The solutions that worked for us are listed in table 2.

Table 2

Use of different measures to maximise recruitment in four studies

In our studies, we have found personal contact to be a key component for recruitment. This is true at the level of the decision-maker (eg, the steering group of a county council (as experienced in PROSA), a hospital, a professional body (as experienced in MC and SPARC), a school (as experienced in iSKOL) or a company, and on an individual level (a recruiting clinician). Preferably, there should be a face-to-face meeting to present the research and to explain the relevance to motivate participation, systematically followed up by email, telephone and subsequent meetings.

In the interest of informing partners, we have also recently started using small film recordings (2 min) that are sent as follow-ups to participants with a motivational message from the research team (in iSKOL). Social media can be used (with permission) to send such filmed messages or small texts. If the recruiting clinic is sending newsletters to their patients regularly, this is a great vehicle for recruitment (as experienced in SPARC).

Contacts in the form of networks are invaluable. It is paramount to engage in partnership with stakeholders, be it companies,12 13 clinicians14 or patient organisations,15 before a study starts. In discussions, it will become apparent what issues need solving and what questions need answering. When a study is introduced in advance like this, the participants are already on board when the study starts; they know the research team; and they feel the research is relevant to them.

A specific type of network is a practice-based research network where clinicians, for example, with an interest in and understanding of the strict procedures of research engage in recruiting patients.16 17 Typically, the same researchers are in touch with the network time after time, and mutual respect and good collaboration ensue.

Procedures in the worksite, organisation or clinic should be disrupted as little as possible (unless it is the matter under investigation). Discussions with stakeholders will clarify where there is room for the study, and where it is impossible to disrupt routines. Some adaptability to individual variance is preferable in the study design. We have found that recruiters are quite inventive; they will often come up with solutions on how to find, screen and recruit eligible subjects within the framework of their normal procedures without compromising the strict processes of the study protocol.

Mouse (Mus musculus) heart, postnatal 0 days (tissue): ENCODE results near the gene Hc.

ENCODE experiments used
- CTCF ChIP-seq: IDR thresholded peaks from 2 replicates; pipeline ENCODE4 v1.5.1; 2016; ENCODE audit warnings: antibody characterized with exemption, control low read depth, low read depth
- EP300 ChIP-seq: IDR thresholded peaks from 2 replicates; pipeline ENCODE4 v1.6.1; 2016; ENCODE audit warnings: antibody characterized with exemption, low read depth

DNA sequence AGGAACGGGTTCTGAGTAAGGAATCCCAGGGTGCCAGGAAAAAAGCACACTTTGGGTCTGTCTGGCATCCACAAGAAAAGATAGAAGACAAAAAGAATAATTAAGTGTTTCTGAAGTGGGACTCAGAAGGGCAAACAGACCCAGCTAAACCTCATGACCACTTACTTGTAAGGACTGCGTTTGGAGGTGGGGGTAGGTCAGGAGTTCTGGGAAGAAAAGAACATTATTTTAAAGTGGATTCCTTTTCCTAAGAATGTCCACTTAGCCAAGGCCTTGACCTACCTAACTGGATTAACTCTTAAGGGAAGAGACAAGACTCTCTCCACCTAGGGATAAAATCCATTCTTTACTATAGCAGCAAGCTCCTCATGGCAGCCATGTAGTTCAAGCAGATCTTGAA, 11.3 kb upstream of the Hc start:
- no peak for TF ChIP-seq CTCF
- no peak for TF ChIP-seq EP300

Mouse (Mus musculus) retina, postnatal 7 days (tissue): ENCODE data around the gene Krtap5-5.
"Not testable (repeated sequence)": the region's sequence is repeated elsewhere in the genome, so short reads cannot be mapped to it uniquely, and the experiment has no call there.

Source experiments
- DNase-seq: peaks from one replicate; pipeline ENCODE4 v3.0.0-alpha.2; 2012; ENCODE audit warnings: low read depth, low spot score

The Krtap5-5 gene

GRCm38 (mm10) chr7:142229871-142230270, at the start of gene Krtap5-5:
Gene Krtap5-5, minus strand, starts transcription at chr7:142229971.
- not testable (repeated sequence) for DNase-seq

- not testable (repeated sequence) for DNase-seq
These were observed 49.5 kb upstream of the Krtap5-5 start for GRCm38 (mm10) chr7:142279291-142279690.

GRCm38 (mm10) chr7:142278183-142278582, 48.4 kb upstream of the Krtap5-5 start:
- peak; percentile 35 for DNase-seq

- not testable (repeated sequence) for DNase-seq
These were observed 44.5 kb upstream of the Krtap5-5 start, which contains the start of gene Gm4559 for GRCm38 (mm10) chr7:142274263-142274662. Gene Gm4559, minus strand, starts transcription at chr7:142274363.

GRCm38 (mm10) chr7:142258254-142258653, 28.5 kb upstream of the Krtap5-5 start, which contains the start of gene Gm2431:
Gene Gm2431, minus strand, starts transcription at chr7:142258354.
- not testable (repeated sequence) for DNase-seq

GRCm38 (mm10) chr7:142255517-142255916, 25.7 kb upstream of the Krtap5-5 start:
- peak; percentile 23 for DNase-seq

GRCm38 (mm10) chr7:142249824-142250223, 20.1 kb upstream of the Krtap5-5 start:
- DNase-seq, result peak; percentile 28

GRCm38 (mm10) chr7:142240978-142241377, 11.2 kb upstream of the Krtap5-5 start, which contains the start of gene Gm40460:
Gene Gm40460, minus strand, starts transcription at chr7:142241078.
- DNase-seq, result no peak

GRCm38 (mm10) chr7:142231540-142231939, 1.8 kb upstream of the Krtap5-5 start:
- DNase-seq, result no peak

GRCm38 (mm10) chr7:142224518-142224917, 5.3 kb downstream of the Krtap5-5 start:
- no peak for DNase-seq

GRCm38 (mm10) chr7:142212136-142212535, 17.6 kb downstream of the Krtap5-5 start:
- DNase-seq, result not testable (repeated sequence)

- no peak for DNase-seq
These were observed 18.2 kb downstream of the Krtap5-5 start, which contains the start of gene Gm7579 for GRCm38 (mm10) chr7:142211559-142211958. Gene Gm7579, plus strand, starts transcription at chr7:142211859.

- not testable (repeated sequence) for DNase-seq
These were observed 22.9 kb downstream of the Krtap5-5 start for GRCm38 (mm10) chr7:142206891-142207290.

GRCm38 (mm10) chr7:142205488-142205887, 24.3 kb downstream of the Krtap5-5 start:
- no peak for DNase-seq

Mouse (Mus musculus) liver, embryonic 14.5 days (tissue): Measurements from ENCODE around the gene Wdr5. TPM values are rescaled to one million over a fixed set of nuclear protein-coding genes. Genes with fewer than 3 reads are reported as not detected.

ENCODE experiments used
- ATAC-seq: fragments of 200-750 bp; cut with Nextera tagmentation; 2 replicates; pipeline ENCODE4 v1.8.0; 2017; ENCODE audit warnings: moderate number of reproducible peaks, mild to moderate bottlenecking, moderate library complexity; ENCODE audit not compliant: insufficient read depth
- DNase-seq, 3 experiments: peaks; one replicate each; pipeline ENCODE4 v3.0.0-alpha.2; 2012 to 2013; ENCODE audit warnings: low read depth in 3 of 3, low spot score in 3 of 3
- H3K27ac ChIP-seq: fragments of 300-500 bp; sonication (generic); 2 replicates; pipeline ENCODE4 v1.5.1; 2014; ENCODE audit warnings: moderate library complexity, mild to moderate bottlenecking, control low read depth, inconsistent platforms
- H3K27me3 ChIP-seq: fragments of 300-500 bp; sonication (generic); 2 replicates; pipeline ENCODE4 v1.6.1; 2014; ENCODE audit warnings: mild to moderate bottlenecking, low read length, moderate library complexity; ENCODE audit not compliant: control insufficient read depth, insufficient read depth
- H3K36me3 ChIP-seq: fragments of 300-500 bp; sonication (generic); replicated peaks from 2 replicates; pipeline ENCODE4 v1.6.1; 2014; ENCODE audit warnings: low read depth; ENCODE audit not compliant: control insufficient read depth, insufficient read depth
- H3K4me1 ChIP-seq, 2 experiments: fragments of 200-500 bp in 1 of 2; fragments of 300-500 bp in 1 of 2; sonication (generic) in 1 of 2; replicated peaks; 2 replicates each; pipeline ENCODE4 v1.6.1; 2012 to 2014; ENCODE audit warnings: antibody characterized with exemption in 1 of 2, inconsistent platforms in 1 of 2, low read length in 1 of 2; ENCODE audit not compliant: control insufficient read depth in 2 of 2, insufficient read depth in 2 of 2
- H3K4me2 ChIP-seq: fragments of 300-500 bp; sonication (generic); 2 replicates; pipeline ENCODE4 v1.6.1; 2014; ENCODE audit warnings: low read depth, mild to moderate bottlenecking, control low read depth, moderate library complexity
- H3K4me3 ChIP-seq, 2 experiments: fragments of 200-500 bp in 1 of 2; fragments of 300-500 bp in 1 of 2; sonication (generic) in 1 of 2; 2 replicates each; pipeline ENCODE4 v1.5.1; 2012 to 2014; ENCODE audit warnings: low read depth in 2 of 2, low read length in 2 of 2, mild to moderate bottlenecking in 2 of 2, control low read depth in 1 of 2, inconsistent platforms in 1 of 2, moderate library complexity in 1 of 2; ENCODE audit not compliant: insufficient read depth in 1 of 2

The issue of time is really what may determine the recruitment success; if the recruitment or participation procedure steals time from daily routines, clinic or practice workflows, the recruiter will not participate. Again, stakeholders will let you know where it is possible to put an extra minute on a recruitment (as experienced in MC, PROSA and SPARC). We have had success in recruiting participants when they were able to participate during working hours (as experienced in iSKOL). Another suggestion is that the recruiter asks the potential subject for permission to send their contact details on, and then let the research team explain the study, screen, ask for consent and include the subject in the study.

However, it is our experience that individuals (recruiters and study subjects alike) who say they want to participate will not always do so. Therefore, we have found that a fair amount of reminding is needed to optimise recruitment as it is easy to forget to recruit participants. Equally, for trial participants, it is easy to postpone/forget to take the first step in participation, especially when the chores and stress of everyday life need attention. The reminding should be systematic and contain positive and motivational messages, as well as specific points about the study. Recruiters may need reminding of the inclusion or exclusion criteria; participants may need reminding why their contribution in the study is important. Email, telephone or social media may be used, as well as short films.

Reminding and communicating with recruiters and potential participants requires a substantial number of man-hours if recruiting is going to be optimal. The ideal solution is a research assistant/coordinator, if the project has funding for that. However, someone within the organisation or clinic can also remind potential subjects. This can, for example, be done by having recruitment on the agenda of regular personnel meetings.

In order to motivate participation, there is sometimes the opportunity to give something/reward the recruiters and participants: It can be increased competence (education/training) (as used in PROSA/ISKOL), subsidisation of treatment fees (as used in MC), cinema tickets and even feedback of health outcomes (as used in iSKOL).


In this paper, we have highlighted some common issues that present challenges in recruiting study participants in intervention studies. In our research group, we discuss these issues frequently, and we have therefore also presented some of the solutions that have worked for us.

Recruiting a representative and sufficiently large sample is vital for the quality of the study, for the trust we have in the result, the quality of healthcare decisions that are made and, ultimately, the health of the public.